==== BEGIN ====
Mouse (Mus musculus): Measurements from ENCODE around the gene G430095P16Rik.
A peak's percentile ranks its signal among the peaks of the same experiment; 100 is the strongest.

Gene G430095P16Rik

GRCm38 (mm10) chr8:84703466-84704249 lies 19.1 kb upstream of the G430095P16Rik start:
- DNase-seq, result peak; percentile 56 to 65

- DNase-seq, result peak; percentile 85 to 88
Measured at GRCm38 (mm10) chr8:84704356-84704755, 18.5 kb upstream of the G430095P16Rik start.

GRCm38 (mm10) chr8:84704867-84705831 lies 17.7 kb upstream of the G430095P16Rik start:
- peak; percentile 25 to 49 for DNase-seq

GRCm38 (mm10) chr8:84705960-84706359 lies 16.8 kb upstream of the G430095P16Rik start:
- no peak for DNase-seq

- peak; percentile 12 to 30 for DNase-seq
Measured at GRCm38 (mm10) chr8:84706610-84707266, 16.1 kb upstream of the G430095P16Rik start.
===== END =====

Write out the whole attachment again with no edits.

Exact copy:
Mouse (Mus musculus): Measurements from ENCODE around the gene G430095P16Rik.
A peak's percentile ranks its signal among the peaks of the same experiment; 100 is the strongest.

Gene G430095P16Rik

GRCm38 (mm10) chr8:84703466-84704249 lies 19.1 kb upstream of the G430095P16Rik start:
- DNase-seq, result peak; percentile 56 to 65

- DNase-seq, result peak; percentile 85 to 88
Measured at GRCm38 (mm10) chr8:84704356-84704755, 18.5 kb upstream of the G430095P16Rik start.

GRCm38 (mm10) chr8:84704867-84705831 lies 17.7 kb upstream of the G430095P16Rik start:
- peak; percentile 25 to 49 for DNase-seq

GRCm38 (mm10) chr8:84705960-84706359 lies 16.8 kb upstream of the G430095P16Rik start:
- no peak for DNase-seq

- peak; percentile 12 to 30 for DNase-seq
Measured at GRCm38 (mm10) chr8:84706610-84707266, 16.1 kb upstream of the G430095P16Rik start.